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Posts Tagged ‘UniQuery’

The problem with numbers

October 11, 2010 4 comments

UniData, like other weakly-typed systems, makes some programming tasks easier by not needing the developer to declare and adhere to a data type with variables. The general pros and cons of this have been debated many times across many languages and hence will not discussed here. What will be discussed is specific cases where this can cause you unexpected headaches.

A posting was made on the u2ug forums by Koglan Naicker about some unexpected issues when finding duplicates in a data-set.

In short, he found that when strings contained large numbers, it would sometimes incorrectly evaluate two different strings as equal. For example:

IF '360091600172131297' EQ '360091600172131299' THEN CRT "Equal"

The above code results in “Equal” being displayed on the screen. This is caused by a combination of 2 factors.

The first being that UniData is weakly typed. This means that it does not explicitly distinguish between strings and numbers, but attempts to determine the data type by examining the data. In this case, since the strings are numeric, it automatically treats them as numbers.

The second part of this issue is because now that it is treating those 2 strings as numbers, it needs to handle them in an appropriate data type on the CPU. Since the 2 strings are too large to be treated as an integer, they get converted to a floating-point number. Due to rounding that occurs, this actually results in both of these strings being converted to the same float-point representation! A better method may have been to use something such as Bignum instead of converted to floating-point. There would be a speed trade-off, but surely that would have been better than potentially incorrect programs.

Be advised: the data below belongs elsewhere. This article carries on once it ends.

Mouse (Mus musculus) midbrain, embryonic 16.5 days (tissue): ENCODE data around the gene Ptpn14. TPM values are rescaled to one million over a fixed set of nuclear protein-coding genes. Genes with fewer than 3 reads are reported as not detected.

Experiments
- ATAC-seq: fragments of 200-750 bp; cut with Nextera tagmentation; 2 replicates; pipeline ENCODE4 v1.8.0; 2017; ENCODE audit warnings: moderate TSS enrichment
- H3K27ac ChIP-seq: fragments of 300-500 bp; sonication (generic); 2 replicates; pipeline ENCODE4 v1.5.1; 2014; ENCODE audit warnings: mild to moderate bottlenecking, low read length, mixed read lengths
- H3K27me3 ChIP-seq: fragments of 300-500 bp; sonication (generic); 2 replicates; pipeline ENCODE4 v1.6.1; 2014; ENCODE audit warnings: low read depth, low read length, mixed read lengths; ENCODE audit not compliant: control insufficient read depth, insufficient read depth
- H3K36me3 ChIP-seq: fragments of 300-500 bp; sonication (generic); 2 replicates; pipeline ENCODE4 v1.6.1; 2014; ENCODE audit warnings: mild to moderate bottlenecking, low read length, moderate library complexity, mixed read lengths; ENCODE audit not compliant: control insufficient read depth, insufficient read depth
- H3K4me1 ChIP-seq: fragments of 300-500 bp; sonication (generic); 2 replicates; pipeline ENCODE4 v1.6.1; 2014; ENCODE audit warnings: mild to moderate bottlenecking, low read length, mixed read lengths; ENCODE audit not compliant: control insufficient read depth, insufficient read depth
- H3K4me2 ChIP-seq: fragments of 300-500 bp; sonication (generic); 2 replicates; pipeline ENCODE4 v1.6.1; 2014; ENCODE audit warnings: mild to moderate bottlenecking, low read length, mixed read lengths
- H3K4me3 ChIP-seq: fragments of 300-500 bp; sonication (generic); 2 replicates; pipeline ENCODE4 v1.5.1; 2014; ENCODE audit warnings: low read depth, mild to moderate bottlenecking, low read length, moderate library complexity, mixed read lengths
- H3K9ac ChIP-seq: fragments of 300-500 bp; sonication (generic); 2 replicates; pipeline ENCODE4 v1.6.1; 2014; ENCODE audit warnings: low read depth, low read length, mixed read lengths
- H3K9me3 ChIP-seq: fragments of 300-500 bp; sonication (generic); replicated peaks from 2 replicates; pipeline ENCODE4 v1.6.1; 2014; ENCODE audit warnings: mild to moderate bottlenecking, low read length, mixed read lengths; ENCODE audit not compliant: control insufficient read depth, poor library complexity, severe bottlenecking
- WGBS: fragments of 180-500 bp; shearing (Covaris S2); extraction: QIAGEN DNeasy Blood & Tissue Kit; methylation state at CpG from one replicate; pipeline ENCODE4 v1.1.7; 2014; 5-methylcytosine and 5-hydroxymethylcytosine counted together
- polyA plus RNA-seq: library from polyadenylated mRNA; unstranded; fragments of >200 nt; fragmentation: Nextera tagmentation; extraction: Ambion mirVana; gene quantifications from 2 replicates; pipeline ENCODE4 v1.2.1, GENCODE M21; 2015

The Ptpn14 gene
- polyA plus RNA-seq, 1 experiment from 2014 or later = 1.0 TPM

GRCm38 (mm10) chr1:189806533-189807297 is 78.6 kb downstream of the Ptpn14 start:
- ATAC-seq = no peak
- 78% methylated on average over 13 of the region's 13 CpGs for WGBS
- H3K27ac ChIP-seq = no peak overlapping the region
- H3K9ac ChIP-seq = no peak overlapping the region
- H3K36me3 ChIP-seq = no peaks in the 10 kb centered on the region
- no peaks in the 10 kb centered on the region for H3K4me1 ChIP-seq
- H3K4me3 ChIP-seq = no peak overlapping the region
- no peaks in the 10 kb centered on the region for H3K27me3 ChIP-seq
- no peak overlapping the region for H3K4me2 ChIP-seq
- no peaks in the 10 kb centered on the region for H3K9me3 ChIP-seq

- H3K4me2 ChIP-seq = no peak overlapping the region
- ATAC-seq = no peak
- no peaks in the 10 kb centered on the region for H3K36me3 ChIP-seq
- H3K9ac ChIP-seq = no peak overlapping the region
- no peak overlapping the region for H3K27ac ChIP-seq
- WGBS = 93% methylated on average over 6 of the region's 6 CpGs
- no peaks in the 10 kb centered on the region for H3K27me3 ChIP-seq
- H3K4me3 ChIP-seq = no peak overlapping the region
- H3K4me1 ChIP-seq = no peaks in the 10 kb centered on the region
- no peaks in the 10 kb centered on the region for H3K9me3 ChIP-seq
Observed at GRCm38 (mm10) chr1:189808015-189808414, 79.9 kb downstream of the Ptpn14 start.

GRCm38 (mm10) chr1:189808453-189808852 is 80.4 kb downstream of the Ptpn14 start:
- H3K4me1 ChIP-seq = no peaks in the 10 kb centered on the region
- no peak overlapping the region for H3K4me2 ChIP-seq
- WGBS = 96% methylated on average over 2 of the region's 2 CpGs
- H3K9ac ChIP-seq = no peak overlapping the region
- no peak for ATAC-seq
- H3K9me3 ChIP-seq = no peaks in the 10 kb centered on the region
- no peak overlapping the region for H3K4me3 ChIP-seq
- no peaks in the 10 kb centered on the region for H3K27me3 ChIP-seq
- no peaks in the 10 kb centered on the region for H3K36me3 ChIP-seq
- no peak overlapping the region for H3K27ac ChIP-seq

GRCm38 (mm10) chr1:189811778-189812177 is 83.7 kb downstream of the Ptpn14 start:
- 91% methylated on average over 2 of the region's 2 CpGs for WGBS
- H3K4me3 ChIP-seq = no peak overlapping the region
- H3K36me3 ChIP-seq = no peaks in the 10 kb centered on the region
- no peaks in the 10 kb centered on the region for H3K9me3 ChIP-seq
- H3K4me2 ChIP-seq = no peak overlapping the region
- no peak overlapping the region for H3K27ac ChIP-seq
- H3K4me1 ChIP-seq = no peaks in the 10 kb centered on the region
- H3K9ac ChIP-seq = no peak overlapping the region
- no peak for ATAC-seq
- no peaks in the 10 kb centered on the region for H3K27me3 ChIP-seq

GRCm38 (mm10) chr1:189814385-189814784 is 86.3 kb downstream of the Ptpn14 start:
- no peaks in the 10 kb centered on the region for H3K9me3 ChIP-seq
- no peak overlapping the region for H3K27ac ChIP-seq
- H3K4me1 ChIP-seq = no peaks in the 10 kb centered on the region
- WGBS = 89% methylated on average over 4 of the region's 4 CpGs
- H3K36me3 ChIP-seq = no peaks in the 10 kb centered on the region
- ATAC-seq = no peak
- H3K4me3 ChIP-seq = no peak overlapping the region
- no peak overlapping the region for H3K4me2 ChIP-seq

Some people suggest prefixing or appending a non-number character to each string to force them to be treated as a string. Not entirely elegant and can have performance implications. Fortunately, UniData does have proper functions to handle these situations. In the case where you will be comparing strings that may consist of only numeric characters, you should use the SCMP function. This function compares two strings as strings, regardless of the actual data in them. Using this when you need to be certain how the comparison is performed can save you a lot of headaches in the future.